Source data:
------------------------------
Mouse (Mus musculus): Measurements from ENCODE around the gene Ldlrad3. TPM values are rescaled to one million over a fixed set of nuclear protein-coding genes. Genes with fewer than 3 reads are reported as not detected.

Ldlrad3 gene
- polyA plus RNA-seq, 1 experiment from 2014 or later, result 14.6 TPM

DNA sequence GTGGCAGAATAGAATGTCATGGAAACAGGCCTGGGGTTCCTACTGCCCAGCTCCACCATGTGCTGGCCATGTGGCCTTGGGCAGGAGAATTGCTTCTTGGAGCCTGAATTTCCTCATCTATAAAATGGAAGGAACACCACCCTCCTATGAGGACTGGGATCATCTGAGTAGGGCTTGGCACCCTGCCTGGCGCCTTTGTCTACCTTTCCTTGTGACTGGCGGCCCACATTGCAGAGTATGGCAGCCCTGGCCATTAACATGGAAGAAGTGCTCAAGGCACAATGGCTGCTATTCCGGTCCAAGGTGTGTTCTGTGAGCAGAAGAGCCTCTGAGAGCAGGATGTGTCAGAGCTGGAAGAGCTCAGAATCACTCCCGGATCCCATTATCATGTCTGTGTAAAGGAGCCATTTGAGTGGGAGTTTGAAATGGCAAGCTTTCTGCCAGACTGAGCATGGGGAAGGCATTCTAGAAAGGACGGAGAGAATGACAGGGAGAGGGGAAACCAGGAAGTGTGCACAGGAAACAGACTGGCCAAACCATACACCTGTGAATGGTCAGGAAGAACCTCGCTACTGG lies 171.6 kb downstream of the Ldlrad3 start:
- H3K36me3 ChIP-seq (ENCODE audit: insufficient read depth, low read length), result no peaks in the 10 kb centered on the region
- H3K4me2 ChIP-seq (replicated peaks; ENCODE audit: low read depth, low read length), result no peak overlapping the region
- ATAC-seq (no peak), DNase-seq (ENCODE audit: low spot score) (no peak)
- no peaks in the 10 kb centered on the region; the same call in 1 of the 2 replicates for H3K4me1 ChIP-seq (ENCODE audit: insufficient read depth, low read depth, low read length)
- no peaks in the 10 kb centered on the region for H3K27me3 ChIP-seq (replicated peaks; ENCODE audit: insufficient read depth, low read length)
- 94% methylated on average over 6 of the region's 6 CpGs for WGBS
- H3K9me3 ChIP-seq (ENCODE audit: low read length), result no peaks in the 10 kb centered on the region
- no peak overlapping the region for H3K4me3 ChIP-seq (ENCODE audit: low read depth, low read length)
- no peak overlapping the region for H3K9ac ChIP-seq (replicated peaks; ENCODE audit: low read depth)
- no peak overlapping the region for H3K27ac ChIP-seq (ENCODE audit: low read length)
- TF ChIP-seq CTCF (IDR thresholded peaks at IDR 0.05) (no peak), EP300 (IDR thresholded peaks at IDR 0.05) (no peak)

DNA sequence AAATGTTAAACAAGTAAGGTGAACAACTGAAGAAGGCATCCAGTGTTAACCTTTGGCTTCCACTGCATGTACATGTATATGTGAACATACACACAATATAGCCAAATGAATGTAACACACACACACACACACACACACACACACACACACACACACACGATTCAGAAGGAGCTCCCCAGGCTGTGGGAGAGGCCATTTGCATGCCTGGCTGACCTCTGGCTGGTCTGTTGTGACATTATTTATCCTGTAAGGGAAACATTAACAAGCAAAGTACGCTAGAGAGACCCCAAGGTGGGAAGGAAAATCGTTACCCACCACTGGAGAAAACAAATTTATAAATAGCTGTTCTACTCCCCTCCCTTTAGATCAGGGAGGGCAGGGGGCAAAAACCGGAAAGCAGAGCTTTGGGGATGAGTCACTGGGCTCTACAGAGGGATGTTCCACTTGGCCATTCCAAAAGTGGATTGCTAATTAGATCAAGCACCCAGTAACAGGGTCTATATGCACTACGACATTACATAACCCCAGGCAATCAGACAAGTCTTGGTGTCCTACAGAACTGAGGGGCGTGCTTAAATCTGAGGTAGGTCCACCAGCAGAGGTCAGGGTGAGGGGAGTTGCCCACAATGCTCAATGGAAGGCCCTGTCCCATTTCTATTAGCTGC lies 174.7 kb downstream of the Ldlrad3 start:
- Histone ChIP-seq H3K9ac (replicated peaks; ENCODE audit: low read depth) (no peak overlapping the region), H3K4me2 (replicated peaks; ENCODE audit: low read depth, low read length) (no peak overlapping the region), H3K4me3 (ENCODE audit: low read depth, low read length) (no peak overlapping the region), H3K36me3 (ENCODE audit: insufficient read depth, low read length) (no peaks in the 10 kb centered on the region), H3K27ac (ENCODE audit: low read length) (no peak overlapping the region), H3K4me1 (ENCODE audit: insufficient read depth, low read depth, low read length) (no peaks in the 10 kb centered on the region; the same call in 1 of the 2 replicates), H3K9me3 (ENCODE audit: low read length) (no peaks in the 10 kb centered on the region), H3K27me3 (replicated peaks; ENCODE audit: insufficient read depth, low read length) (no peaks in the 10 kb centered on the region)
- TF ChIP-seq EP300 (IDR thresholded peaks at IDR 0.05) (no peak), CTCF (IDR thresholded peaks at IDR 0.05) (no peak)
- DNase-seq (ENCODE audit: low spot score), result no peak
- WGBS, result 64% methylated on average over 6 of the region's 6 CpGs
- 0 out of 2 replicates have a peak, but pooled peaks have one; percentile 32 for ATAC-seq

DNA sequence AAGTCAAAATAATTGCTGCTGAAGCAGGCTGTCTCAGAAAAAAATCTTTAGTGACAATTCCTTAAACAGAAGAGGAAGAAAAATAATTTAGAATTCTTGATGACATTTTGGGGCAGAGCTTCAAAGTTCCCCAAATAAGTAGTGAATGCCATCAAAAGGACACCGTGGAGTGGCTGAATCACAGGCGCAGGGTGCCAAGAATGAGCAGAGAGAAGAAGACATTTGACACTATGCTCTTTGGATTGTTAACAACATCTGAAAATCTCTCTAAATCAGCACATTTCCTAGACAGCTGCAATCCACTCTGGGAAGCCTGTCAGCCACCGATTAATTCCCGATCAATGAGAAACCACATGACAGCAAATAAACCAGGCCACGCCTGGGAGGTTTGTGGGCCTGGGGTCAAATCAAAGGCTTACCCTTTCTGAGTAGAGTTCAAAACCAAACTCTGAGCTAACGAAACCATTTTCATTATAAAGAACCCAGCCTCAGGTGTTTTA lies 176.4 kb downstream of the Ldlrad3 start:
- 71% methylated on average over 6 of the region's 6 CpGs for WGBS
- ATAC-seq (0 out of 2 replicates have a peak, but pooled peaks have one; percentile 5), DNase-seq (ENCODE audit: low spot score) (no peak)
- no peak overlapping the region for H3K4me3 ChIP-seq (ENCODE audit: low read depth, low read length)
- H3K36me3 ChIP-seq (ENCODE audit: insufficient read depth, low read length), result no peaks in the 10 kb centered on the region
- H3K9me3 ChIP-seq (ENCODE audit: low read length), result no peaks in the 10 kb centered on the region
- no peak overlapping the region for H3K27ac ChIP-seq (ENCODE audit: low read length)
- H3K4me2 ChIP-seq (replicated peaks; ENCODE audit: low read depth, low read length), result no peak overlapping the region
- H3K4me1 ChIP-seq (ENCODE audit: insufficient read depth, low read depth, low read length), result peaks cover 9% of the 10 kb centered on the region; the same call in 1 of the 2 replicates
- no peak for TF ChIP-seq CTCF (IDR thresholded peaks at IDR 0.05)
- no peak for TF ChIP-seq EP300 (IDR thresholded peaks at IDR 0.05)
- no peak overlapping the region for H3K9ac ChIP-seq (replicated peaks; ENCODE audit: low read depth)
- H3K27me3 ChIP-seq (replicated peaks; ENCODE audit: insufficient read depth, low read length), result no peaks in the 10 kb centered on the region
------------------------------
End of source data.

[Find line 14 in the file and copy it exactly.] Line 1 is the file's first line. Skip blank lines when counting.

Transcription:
- no peak overlapping the region for H3K27ac ChIP-seq (ENCODE audit: low read length)